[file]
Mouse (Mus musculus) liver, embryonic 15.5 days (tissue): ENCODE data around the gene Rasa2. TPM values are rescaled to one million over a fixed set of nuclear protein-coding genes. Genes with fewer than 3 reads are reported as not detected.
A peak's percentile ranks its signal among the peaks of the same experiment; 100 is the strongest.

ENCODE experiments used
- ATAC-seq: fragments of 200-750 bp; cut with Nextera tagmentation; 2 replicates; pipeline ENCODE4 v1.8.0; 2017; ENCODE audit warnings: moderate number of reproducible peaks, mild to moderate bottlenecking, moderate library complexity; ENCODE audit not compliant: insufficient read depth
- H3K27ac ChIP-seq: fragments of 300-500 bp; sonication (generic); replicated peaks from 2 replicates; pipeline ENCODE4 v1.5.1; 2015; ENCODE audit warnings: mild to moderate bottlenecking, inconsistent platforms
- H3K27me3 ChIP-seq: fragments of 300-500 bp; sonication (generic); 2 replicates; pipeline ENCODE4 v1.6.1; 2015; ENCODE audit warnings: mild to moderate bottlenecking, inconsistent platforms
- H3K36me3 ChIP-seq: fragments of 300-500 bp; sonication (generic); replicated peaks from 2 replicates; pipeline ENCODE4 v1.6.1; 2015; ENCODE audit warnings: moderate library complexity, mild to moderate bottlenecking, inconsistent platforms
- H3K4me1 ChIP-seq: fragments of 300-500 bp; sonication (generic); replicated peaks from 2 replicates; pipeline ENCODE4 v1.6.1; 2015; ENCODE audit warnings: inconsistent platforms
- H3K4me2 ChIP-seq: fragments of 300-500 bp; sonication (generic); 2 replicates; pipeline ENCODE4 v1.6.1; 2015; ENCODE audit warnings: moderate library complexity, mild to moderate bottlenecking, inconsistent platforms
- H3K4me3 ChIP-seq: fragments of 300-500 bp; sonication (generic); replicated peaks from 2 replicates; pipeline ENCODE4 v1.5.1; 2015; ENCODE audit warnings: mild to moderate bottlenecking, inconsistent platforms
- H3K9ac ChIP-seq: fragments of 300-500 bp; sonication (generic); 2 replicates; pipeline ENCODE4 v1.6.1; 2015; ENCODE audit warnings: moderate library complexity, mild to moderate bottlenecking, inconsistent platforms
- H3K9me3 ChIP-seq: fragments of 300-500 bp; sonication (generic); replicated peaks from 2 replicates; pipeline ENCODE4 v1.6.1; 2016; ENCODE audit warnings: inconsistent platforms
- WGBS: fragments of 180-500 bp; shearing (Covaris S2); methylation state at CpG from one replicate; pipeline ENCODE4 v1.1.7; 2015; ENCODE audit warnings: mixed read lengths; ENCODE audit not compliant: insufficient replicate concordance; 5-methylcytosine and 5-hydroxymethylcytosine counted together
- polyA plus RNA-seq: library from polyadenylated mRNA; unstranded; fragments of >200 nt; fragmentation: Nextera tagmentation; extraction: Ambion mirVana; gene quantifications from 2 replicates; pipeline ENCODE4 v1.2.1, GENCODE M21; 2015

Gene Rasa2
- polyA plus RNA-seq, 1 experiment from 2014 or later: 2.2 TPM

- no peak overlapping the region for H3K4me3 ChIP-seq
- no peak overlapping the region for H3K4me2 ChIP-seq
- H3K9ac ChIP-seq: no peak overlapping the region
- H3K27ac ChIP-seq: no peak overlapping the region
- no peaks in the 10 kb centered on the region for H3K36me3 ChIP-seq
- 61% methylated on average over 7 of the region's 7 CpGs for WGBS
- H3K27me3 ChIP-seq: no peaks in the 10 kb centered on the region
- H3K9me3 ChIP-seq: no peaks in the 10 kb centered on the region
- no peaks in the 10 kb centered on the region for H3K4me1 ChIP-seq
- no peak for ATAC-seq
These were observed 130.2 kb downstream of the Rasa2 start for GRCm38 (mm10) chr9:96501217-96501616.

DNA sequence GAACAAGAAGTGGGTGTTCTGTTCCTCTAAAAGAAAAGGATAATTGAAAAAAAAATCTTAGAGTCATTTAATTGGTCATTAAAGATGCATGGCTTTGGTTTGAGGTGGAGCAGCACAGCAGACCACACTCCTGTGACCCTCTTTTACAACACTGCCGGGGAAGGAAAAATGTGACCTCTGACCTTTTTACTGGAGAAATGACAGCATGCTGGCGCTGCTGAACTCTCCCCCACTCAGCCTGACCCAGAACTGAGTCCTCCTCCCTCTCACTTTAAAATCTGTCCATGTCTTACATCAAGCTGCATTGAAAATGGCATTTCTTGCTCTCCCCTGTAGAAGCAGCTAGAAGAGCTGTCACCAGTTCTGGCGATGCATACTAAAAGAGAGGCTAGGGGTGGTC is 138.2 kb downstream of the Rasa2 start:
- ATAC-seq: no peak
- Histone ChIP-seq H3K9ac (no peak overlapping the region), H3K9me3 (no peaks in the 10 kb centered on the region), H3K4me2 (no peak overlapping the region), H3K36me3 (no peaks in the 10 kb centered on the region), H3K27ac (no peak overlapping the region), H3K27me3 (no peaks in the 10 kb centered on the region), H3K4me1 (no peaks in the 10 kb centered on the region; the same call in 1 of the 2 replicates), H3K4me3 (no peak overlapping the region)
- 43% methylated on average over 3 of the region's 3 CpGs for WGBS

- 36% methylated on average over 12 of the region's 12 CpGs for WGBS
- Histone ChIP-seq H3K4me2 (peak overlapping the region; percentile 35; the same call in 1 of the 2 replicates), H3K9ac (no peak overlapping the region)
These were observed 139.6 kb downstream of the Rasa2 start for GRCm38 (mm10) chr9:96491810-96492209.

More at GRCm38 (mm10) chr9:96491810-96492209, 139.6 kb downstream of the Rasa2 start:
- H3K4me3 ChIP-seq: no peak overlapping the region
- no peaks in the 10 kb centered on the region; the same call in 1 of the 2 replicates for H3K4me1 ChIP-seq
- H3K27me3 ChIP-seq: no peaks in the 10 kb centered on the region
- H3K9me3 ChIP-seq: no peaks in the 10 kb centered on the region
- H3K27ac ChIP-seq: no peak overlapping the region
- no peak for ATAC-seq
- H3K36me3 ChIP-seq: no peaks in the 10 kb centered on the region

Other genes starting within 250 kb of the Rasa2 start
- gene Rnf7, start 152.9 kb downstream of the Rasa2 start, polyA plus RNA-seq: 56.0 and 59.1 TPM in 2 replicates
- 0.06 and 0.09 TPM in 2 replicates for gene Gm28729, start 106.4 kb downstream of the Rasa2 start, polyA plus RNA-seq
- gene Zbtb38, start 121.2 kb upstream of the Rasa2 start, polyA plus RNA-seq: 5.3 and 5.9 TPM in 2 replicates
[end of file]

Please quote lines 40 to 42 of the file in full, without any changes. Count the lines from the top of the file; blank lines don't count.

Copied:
- H3K27ac ChIP-seq: no peak overlapping the region
- no peak for ATAC-seq
- H3K36me3 ChIP-seq: no peaks in the 10 kb centered on the region